Determine the Efficacy of Topical Tretinoin Cream for the Prevention of Nonmelanoma Skin Cancer
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|ClinicalTrials.gov Identifier: NCT00007631|
Recruitment Status : Completed
First Posted : January 1, 2001
Last Update Posted : January 30, 2009
|Condition or disease||Intervention/treatment||Phase|
|Carcinoma, Basal Cell Carcinoma, Squamous Cell Skin Neoplasms||Drug: Tretinoin 0.1% cream or placebo Other: Placebo||Phase 3|
Primary Hypothesis: To determine the efficacy of topical tretinoin cream for the prevention of nonmelanoma skin cancer (NMSC) among high risk individuals (at least 2 NMSC?S in last 5 years).
Secondary Hypothesis: Secondary objectives are: (a) to determine the long-term effect of topical tretinoin on the prevalence of premalignant actinic keratoses, and (b) to distinguish subpopulations in which topical tretinoin is particularly effective or ineffective, compared to the overall study population.
Intervention: Apply Tretinoin 0.1% cream or placebo cream to face and ears twice a day.
Primary Outcomes: New NMSC lesions on the face and ears. Number of actinic keratoses on the face and ears.
Study Abstract: One-third of all malignancies in the United States (approximately one million cases diagnosed annually) are nonmelanoma skin cancer (NMSC). NMSC causes considerable morbidity, economic burden, facial deformity and at least 1,000 deaths annually. Prevention of these malignancies with a topical agent free of serious side effects would confer substantial public health benefit. Three hundred fifty thousand veterans were expected to develop NMSC in 1994. NMSC is one of the most common conditions requiring dermatologic care in the VA system.
Topical tretinoin has been used extensively to treat photoaged skin. Retinoids administered orally in high doses appear to be effective in chemoprevention of nonmelanoma skin cancer but have unacceptable toxicity. In this study, 1200 patients with a recent history of squamous cell and/or basal cell carcinoma will be enrolled at six participating centers over a four-year period and will be randomly assigned to either 0.1% tretinoin cream or placebo. They will be followed for a minimum of two years to determine if topical tretinoin is effective in reducing the risk of new occurrences.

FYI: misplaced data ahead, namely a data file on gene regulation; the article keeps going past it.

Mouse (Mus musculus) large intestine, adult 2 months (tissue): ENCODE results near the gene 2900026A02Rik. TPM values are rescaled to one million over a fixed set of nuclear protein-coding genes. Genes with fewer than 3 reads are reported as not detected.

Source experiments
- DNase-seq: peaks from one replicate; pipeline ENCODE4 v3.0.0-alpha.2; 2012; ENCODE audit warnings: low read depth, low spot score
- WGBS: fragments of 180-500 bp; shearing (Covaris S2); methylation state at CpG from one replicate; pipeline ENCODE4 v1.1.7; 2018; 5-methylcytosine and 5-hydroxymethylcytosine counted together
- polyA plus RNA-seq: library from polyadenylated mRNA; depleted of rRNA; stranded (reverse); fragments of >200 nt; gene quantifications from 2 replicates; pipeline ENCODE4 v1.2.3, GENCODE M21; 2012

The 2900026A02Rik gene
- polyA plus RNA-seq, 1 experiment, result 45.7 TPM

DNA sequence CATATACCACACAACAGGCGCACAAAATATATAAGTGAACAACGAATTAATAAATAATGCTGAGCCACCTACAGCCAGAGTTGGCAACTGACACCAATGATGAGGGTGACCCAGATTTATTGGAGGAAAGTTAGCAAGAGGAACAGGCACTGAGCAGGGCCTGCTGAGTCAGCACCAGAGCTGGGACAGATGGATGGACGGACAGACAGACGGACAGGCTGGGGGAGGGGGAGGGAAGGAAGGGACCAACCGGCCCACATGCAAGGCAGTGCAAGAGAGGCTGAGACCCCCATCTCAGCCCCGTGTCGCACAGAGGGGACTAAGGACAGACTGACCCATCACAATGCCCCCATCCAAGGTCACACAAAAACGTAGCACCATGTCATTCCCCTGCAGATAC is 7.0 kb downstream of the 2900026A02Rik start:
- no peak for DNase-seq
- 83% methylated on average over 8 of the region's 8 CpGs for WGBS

Weinstock, M.A., Bingham, S.F., Cole, G.W., Eilers, D., Naylor, M.F., Kalivas, J., Taylor, J.R., Gladstone, H.B., Piacquadio, D.J., and DiGiovanna, J.J. Reliability of Counting Actinic Keratoses Before and After Brief Consensus Discussion. Arch Dermatol 137:1055-1058, 2001
|Study Type :||Interventional (Clinical Trial)|
|Actual Enrollment :||1131 participants|
|Intervention Model:||Parallel Assignment|
|Masking:||Double (Participant, Investigator)|
|Official Title:||CSP #402 - VA Topical Tretinoin Chemoprevention Trial|
|Study Start Date :||March 1998|
|Actual Primary Completion Date :||November 2004|
|Actual Study Completion Date :||July 2006|
Active Comparator: 1
Drug: Tretinoin 0.1% cream or placebo
Placebo Comparator: 2
Patients receive placebo for same amount of time
- Long term effect of topical tretinoin on the prevalence of premalignant actinic keratoses [ Time Frame: until the end of the study for a minimum of 2 years ]
To learn more about this study, you or your doctor may contact the study research staff using the contact information provided by the sponsor.
Please refer to this study by its ClinicalTrials.gov identifier (NCT number): NCT00007631
|United States, Arizona|
|Carl T. Hayden VA Medical Center|
|Phoenix, Arizona, United States, 85012|
|United States, California|
|VA Medical Center, Long Beach|
|Long Beach, California, United States, 90822|
|United States, Florida|
|VA Medical Center, Miami|
|Miami, Florida, United States, 33125|
|United States, Illinois|
|Edward Hines, Jr. VA Hospital|
|Hines, Illinois, United States, 60141-5000|
|United States, North Carolina|
|VA Medical Center, Durham|
|Durham, North Carolina, United States, 27705|
|United States, Oklahoma|
|VA Medical Center, Oklahoma City|
|Oklahoma City, Oklahoma, United States, 73104|
|United States, Rhode Island|
|VA Medical Center, Providence|
|Providence, Rhode Island, United States, 02908|
|Study Chair:||Martin A. Weinstock, MD||VA Medical Center, Providence|